Millennials Have Low Credit Scores: Here’s What They Can Do About It

By Steven Shaw on 8/10/2015

Credit Score

Millennials Have Low Credit Scores: Here’s What They Can Do About It

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Have you heard? Millennials have the worst credit scores of any generation. The data point plays well with one of Americans’ favorite pastimes: discussing the dismal state of the nation’s youngest consumers.

The average 19- to 34-year-old has a credit score of 625, but it’s 650 for Gen X (35-49), 709 for baby boomers and the Greatest Generation (together, those generations include everyone older than 50). The national average is 667. The data comes from credit bureau Experian and uses the VantageScore 3.0 credit score range, which goes from 300 to 850.

Yes, millennials have the lowest average credit score of American adults, but that statistic is neither surprising nor helpful. Building a good credit score takes time, and having poor credit as a young person doesn’t mean you’ll always have poor credit. It’s like a bad haircut: You have to deal with it for a while, figure out how to make it work while it’s in the awkward stages, but eventually, by staying patient and resisting making decisions that can make a bad situation worse, it’ll grow out. (That works both ways: Having a great credit score now doesn’t mean you always will, just like someone with a great hairstyle can easily be set back with a poorly timed buzz cut.) We explain what a good credit score is here.

If you don’t have any credit to your name, it’s not impossible to get a credit card with no credit, but you’ll likely have to start with something like a secured credit card. If you use them smartly, credit cards can be great credit-building tools.

So, young people with not-so-great credit, here’s what you can do to improve your situation.

Pay Your Bills on Time

If you have credit cards or loans (student loans, probably), make the payments on time. Your payment history has the greatest impact on your credit scores. Setting your bills to autopay is a great way to ensure that happens, but you need to make sure you have enough money in the bank to cover those bills, and you also need to check to make sure the payments go through.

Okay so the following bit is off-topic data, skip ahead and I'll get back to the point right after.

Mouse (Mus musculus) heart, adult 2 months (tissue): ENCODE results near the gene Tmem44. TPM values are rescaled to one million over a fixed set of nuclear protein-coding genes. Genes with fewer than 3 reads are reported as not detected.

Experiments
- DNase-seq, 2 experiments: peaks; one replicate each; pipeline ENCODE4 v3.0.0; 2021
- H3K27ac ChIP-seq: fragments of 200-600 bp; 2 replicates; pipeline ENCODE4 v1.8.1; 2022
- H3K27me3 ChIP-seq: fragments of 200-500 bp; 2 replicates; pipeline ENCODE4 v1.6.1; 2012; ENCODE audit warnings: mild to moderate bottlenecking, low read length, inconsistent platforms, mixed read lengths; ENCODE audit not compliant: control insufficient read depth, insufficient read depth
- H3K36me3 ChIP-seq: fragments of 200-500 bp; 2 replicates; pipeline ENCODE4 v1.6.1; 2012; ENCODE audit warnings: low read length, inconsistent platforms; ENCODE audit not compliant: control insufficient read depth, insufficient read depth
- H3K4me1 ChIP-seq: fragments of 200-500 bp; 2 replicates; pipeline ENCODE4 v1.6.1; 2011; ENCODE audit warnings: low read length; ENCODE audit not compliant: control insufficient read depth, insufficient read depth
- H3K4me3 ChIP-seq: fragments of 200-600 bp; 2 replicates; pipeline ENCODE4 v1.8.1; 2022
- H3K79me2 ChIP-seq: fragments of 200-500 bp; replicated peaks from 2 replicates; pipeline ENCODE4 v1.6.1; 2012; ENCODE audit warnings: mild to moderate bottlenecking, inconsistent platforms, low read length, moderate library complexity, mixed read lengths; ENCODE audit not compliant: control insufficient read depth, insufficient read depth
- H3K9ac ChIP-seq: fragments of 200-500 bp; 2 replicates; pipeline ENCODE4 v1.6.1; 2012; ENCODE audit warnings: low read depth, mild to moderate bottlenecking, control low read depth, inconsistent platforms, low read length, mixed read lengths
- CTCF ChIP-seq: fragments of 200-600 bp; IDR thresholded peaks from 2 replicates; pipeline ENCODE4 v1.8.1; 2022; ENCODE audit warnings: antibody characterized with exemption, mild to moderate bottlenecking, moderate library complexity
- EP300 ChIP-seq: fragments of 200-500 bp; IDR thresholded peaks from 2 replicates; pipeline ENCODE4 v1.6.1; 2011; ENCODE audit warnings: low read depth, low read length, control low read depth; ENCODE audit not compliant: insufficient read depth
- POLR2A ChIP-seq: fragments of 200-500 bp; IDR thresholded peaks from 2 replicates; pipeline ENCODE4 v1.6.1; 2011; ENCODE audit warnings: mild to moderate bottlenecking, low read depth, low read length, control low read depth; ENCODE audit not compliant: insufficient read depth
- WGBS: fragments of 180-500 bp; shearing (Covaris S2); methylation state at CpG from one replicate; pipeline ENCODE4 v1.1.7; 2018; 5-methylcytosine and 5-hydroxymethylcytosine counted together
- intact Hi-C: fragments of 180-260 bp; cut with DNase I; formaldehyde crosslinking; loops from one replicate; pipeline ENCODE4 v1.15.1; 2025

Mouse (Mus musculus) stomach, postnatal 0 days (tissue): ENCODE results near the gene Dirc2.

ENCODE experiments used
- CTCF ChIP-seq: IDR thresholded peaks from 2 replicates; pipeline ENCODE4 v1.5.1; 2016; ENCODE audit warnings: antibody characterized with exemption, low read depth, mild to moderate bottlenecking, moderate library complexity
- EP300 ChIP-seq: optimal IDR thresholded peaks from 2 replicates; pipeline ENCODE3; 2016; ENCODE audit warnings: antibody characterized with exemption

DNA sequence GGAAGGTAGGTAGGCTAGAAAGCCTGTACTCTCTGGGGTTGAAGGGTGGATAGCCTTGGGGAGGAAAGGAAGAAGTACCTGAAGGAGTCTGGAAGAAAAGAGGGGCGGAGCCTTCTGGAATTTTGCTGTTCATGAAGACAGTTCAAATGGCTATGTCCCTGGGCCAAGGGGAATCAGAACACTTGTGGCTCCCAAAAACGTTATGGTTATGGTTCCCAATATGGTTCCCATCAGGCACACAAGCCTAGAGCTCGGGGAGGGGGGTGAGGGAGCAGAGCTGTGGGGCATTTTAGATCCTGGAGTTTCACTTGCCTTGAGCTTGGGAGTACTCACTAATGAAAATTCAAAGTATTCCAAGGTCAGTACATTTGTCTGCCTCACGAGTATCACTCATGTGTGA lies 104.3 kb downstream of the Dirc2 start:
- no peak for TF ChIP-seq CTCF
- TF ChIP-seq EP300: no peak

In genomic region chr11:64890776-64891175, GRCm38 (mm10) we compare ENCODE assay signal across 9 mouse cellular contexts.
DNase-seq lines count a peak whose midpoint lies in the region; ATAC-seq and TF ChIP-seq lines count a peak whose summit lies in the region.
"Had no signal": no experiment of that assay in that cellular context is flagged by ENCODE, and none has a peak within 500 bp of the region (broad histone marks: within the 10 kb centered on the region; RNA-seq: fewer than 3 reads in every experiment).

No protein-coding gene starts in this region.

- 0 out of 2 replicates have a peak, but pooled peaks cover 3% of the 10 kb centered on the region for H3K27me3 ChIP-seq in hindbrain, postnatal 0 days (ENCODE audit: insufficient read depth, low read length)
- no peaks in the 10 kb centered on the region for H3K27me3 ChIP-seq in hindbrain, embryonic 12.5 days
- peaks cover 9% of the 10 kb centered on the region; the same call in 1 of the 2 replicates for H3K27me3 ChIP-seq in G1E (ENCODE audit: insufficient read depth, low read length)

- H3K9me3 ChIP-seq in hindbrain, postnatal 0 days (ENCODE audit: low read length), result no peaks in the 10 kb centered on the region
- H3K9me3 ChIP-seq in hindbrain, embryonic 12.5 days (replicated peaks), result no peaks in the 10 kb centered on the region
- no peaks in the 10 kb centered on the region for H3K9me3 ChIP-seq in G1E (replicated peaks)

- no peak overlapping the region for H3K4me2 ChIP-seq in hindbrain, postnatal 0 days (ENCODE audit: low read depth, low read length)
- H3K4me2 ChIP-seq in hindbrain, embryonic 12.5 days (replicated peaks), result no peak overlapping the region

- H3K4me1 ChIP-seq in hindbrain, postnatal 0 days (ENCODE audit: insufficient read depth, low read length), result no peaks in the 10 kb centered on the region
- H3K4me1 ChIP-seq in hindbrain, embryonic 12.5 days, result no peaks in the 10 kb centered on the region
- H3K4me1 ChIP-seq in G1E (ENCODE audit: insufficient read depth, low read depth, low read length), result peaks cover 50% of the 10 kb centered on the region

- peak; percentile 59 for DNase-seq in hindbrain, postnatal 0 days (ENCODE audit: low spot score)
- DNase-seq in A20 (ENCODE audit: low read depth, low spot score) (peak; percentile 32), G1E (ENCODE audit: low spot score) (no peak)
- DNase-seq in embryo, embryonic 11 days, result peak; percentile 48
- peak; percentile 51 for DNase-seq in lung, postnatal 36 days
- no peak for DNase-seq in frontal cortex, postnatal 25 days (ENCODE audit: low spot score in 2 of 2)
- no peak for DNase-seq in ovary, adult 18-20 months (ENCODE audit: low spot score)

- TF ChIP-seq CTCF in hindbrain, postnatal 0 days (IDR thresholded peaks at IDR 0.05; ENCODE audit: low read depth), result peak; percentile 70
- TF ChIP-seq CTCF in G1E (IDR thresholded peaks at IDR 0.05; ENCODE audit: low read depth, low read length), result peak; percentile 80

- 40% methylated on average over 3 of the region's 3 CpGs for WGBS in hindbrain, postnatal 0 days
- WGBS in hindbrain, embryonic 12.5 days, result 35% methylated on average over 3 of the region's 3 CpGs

Keep Your Credit Card Balances Low

According to the Experian data, millennials had the lowest average credit card balance of any generation: $3,403. (National average is $5,340.) At the same time, millennials used more of their available credit than any other generation: 43%. (National average is 34%.) This indicates that millennials, on average, have lower credit limits than older consumers, so whether or not millennials can afford their credit card bills is irrelevant — what matters is that balance-to-limit ratio, which should be as low as possible if you want a good credit score.

It’s called credit utilization. Many experts say that keeping your credit card balances to less than 30% of your available credit is beneficial to your credit scores; 10% or lower is even better.

Be Patient

Gen X, baby boomers and the Greatest Generation have an advantage over millennials — time. The average age of your credit accounts plays a significant role in your credit scores (the older, the better), and even the most responsible young person can’t do much in that area if she’s only had access to credit for a few years.

Time has indirect consequences, too: The older you are, the more time you’ve had (theoretically) to save a down payment for a home and pay down education debt. Perhaps you’ve also had enough time to leave the financial mistakes of your 20s behind you.

Anyone who wants to improve his or her credit needs to recognize the value of patience, because building a great credit score typically doesn’t happen quickly. Doing the basics right, like paying bills on time and keeping your debt low, will help you establish a positive credit history, and the longer you maintain those habits, the better your score should get. Age only has so much effect on credit; it’s really about knowledge and decision-making.

You can be a millennial with excellent credit. You can also be a retiree with really bad credit — it’s all in how you manage things. Throughout your life, your credit scores will go up and down, and even if you encounter a financial disaster or two, you always have the opportunity to rehabilitate your credit standing. Wherever you stand now (you can get two free credit scores on, use that knowledge to inform your financial decisions going forward, so you can build better credit and experience the benefits.

More on Credit Reports & Credit Scores:

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Christine DiGangi covers personal finance for Previously, she managed communications for the Society of Professional Journalists, served as a copy editor of The New York Times News Service and worked as a reporter for the Oregonian and the News & Record. More by Christine DiGangi

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